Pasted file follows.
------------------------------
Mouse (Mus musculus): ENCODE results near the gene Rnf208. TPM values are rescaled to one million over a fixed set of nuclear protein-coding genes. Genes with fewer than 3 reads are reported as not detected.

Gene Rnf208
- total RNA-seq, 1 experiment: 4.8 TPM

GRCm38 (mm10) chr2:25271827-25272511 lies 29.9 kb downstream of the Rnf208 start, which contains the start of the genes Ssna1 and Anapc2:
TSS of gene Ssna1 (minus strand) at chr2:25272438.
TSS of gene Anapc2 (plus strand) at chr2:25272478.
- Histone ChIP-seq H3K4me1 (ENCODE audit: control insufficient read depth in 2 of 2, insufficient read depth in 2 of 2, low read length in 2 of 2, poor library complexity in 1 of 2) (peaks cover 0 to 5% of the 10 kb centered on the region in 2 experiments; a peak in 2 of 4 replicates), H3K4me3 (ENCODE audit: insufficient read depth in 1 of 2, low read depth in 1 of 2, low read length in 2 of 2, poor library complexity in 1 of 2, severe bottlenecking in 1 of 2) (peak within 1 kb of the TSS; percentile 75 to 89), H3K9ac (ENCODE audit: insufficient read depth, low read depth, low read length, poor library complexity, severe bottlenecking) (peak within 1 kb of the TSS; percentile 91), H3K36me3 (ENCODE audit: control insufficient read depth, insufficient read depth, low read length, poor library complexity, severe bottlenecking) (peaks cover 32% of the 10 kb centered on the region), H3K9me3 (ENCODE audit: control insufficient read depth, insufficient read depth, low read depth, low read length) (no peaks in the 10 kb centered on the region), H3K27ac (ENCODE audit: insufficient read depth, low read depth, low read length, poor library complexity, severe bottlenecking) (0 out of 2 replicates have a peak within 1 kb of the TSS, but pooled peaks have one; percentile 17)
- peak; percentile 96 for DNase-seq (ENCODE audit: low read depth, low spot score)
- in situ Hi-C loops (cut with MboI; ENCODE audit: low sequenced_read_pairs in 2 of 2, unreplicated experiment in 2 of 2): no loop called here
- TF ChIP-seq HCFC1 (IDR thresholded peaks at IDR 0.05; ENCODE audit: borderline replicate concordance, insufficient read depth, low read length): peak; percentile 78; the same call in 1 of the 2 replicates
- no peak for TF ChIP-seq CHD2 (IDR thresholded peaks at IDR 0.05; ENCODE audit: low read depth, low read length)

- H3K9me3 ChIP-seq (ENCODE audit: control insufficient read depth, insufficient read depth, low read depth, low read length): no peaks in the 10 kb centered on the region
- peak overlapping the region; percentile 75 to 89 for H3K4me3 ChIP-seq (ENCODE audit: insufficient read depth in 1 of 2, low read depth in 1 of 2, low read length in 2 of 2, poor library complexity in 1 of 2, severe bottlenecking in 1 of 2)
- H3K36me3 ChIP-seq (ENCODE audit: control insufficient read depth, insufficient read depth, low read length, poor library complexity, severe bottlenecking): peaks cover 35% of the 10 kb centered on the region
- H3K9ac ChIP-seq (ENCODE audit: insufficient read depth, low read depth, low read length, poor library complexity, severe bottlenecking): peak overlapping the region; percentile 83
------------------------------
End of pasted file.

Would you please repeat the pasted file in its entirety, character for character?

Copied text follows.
Mouse (Mus musculus): ENCODE results near the gene Rnf208. TPM values are rescaled to one million over a fixed set of nuclear protein-coding genes. Genes with fewer than 3 reads are reported as not detected.

Gene Rnf208
- total RNA-seq, 1 experiment: 4.8 TPM

GRCm38 (mm10) chr2:25271827-25272511 lies 29.9 kb downstream of the Rnf208 start, which contains the start of the genes Ssna1 and Anapc2:
TSS of gene Ssna1 (minus strand) at chr2:25272438.
TSS of gene Anapc2 (plus strand) at chr2:25272478.
- Histone ChIP-seq H3K4me1 (ENCODE audit: control insufficient read depth in 2 of 2, insufficient read depth in 2 of 2, low read length in 2 of 2, poor library complexity in 1 of 2) (peaks cover 0 to 5% of the 10 kb centered on the region in 2 experiments; a peak in 2 of 4 replicates), H3K4me3 (ENCODE audit: insufficient read depth in 1 of 2, low read depth in 1 of 2, low read length in 2 of 2, poor library complexity in 1 of 2, severe bottlenecking in 1 of 2) (peak within 1 kb of the TSS; percentile 75 to 89), H3K9ac (ENCODE audit: insufficient read depth, low read depth, low read length, poor library complexity, severe bottlenecking) (peak within 1 kb of the TSS; percentile 91), H3K36me3 (ENCODE audit: control insufficient read depth, insufficient read depth, low read length, poor library complexity, severe bottlenecking) (peaks cover 32% of the 10 kb centered on the region), H3K9me3 (ENCODE audit: control insufficient read depth, insufficient read depth, low read depth, low read length) (no peaks in the 10 kb centered on the region), H3K27ac (ENCODE audit: insufficient read depth, low read depth, low read length, poor library complexity, severe bottlenecking) (0 out of 2 replicates have a peak within 1 kb of the TSS, but pooled peaks have one; percentile 17)
- peak; percentile 96 for DNase-seq (ENCODE audit: low read depth, low spot score)
- in situ Hi-C loops (cut with MboI; ENCODE audit: low sequenced_read_pairs in 2 of 2, unreplicated experiment in 2 of 2): no loop called here
- TF ChIP-seq HCFC1 (IDR thresholded peaks at IDR 0.05; ENCODE audit: borderline replicate concordance, insufficient read depth, low read length): peak; percentile 78; the same call in 1 of the 2 replicates
- no peak for TF ChIP-seq CHD2 (IDR thresholded peaks at IDR 0.05; ENCODE audit: low read depth, low read length)

- H3K9me3 ChIP-seq (ENCODE audit: control insufficient read depth, insufficient read depth, low read depth, low read length): no peaks in the 10 kb centered on the region
- peak overlapping the region; percentile 75 to 89 for H3K4me3 ChIP-seq (ENCODE audit: insufficient read depth in 1 of 2, low read depth in 1 of 2, low read length in 2 of 2, poor library complexity in 1 of 2, severe bottlenecking in 1 of 2)
- H3K36me3 ChIP-seq (ENCODE audit: control insufficient read depth, insufficient read depth, low read length, poor library complexity, severe bottlenecking): peaks cover 35% of the 10 kb centered on the region
- H3K9ac ChIP-seq (ENCODE audit: insufficient read depth, low read depth, low read length, poor library complexity, severe bottlenecking): peak overlapping the region; percentile 83